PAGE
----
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Top Customer Reviews
Readers are immediately caught by one of the most devastating opening lines in fiction: "It was not a street anymore but a world, a time and space of falling ash and near night." With those few words one is transported back to the shock, the horror of that dreadful day that changed our lives forever.
We see the devastation through the eyes of Keith Neudecker whose office was in the south tower. He emerges dazed, confused, carrying someone else's briefcase. When a helpful truck driver offers a ride he asks to be taken to the apartment of his wife, Lianne. They have been separated for some time and have a young son, Justin.
Lianne seeks to know why Keith has returned to her, while Justin responds to the tragedy by scanning the sky with binoculars - searching for another plane. As time passes Nina, Lianne's mother, reconnects with her lover and Keith finds common ground with another survivor.
Landscaping the emotional terrain of these people is DeLillo at his finest - staccato voices, brief phrases, revealing so much.
Later in the book we are privy to the thoughts of Hammad who "...thinks of the rapture of live explosives pressed to his chest and waist."
Reading Falling Man is almost painful, a reopening of old wounds. Yet DeLillo has so precisely captured the then and now of 9/11 that it merits attention by all.
- Gail Cooke
Most Helpful Customer Reviews on Amazon.com (beta)
1. This is not mainstream fiction. DeLillo uses his own conventions and the conventions of postmodern fiction to great extent.
2. This novel is not primarily a retelling of the events of 9/11. Rather, it is an exploration of the mindset of New Yorkers (and one European) after 9/11, how this particular watershed event changed people's worldview.
3. This is not a political work. It does not seek to espouse any political point of view.
That being said, I very much liked this book. I found it very chilling at some points, and difficult to read. I found myself dealing with emotions I had not felt since the days just after 9/11 (deftly referred to in the novel as 'since the planes'), and an exploration much different from the film United 93.
I did feel some of the characters were hollow, but that is kind of typical of DeLillo's storytelling style. Characters in DeLillo works tend to be people to whom things happen, reactors as opposed to actors. I felt that this helped enhance the feelings of some of the characters in this work, accentuating the helplessness and fear I know I certainly felt in the wake of 9/11.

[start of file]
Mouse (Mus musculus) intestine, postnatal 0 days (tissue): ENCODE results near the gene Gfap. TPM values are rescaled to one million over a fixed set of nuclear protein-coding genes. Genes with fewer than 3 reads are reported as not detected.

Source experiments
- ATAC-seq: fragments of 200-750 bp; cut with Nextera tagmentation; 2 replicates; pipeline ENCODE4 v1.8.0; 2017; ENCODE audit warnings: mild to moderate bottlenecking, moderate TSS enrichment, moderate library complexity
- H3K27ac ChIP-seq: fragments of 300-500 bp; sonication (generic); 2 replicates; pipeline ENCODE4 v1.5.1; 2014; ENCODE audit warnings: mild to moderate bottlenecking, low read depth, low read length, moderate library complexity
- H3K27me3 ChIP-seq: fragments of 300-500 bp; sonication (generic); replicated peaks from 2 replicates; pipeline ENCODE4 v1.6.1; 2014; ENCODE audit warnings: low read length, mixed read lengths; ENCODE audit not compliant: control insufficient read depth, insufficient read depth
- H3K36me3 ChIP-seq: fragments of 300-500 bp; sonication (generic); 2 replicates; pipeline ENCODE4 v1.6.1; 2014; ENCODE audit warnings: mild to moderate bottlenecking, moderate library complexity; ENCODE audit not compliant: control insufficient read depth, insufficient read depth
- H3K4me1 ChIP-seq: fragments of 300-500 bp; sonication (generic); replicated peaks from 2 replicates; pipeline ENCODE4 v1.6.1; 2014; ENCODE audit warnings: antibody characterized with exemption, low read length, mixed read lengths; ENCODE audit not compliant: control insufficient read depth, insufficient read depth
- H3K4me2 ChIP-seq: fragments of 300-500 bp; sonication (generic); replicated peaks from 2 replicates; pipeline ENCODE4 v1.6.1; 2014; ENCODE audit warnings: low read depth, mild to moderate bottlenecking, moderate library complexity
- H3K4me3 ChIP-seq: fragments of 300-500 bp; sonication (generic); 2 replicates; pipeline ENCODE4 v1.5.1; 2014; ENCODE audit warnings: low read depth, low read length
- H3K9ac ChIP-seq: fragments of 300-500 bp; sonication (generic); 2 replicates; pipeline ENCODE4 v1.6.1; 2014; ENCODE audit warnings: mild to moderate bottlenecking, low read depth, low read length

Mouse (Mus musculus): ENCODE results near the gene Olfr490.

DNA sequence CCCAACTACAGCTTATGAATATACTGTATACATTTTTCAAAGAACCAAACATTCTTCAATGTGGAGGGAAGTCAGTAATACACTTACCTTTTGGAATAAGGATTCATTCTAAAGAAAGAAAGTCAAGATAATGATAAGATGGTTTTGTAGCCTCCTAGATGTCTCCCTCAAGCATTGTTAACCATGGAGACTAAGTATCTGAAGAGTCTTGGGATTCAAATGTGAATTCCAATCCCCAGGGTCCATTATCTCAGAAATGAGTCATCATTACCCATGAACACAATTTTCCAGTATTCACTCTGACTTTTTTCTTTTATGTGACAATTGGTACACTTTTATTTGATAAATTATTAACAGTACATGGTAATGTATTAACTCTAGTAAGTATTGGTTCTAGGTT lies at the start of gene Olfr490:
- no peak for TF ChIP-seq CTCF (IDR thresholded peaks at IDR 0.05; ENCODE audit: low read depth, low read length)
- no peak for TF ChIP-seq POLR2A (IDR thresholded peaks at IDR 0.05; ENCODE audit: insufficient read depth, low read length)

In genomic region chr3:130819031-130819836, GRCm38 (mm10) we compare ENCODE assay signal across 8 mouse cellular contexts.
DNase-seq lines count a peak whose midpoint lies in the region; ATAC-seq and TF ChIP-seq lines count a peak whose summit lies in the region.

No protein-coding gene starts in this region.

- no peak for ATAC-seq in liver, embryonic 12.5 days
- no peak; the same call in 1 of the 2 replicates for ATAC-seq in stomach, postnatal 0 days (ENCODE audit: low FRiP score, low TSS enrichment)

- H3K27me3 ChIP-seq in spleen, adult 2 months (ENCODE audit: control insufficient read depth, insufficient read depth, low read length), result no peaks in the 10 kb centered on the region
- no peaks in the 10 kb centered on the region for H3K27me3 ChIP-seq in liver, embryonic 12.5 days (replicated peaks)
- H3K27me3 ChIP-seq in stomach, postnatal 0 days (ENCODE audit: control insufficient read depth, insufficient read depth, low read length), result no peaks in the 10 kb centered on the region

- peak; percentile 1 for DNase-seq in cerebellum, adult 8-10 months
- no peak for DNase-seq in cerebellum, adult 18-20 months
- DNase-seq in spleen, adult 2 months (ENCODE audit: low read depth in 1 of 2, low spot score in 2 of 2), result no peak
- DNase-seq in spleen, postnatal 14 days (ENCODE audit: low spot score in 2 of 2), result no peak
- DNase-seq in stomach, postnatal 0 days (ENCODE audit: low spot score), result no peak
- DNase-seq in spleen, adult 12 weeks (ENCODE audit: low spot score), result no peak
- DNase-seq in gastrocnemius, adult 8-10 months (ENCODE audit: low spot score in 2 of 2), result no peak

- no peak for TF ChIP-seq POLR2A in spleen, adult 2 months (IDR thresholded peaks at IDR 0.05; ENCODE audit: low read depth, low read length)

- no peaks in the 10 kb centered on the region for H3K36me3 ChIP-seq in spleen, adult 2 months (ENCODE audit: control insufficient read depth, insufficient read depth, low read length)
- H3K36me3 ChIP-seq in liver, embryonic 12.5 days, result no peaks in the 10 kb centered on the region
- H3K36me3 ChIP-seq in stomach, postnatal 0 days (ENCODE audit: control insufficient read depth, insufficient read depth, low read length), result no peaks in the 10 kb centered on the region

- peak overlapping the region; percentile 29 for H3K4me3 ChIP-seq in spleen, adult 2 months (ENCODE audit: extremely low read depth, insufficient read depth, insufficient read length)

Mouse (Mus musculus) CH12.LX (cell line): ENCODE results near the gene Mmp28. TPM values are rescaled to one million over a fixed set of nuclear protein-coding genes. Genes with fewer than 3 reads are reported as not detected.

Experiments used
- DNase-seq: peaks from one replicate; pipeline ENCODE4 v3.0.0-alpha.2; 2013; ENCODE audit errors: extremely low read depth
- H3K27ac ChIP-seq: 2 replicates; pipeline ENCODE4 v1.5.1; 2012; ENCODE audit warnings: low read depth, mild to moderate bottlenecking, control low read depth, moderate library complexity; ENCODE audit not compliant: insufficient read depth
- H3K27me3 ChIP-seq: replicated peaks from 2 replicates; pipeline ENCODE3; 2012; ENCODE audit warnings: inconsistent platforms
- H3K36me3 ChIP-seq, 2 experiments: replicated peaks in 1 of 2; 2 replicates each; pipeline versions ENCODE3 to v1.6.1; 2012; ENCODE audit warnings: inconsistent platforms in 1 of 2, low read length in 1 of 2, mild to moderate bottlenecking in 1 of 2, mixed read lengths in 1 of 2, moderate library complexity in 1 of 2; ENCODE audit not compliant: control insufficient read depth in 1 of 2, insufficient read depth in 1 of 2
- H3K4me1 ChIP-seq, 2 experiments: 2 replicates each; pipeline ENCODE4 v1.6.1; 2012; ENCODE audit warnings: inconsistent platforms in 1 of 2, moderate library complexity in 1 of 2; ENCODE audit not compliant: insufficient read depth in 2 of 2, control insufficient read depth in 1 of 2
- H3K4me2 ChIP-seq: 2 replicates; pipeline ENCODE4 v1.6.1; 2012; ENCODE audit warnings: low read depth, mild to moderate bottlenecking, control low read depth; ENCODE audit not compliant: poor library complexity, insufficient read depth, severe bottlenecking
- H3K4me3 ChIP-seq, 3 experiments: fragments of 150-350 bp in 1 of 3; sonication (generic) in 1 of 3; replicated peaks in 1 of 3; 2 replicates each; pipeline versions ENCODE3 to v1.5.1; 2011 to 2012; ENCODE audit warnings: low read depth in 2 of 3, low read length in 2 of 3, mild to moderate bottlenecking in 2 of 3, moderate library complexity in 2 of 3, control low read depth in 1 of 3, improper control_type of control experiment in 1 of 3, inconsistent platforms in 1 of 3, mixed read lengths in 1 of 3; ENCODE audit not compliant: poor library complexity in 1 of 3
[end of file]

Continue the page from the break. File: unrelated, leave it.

While the book does deal directly with the events of 9/11 (those were some of the most emotionally difficult to read), it is primarily an exploration of the 'post-9/11' world. In this, I feel it succeeds, and is a brilliant work.
This book made me think about myself in ways that few books do. I didn't so much imagine "walking in the shoes" of the characters so much as I thoughtfully considered their actions and reactions in search of some understanding, or empathy. Actions and behaviors that would otherwise appear selfish, Delillo exposes as superficial manifestations of penetrating emotional wounds. It is not always our actions that define who we "are," but rather the events in our lives that shape the consciousness and identity from which our actions result. In "Falling Man", Lianne is not obsessed with the degradation of her own memories (or potential onset of Alzheimer's) as one could conclude. Instead, Delillo gives us the opportunity to see Lianne as a woman traumatized by her father's suicide, which had been prompted by a seemingly rapid onset of Alzheimer's while Lianne was in college. Likewise, Keith's experience of having been in the South Tower when it was first struck altered his sense of self and the life he was choosing to live. Delillo allows for no moral judgments to be made against his characters, or against us by proxy. Instead we delicately observe the frailty of the human condition. Delillo shows that at our best, we are all simply walking on a path, unable to know if it is the right one. There is no proof of salvation, just a set of possible outcomes, some expected and foreseeable, and others that are not.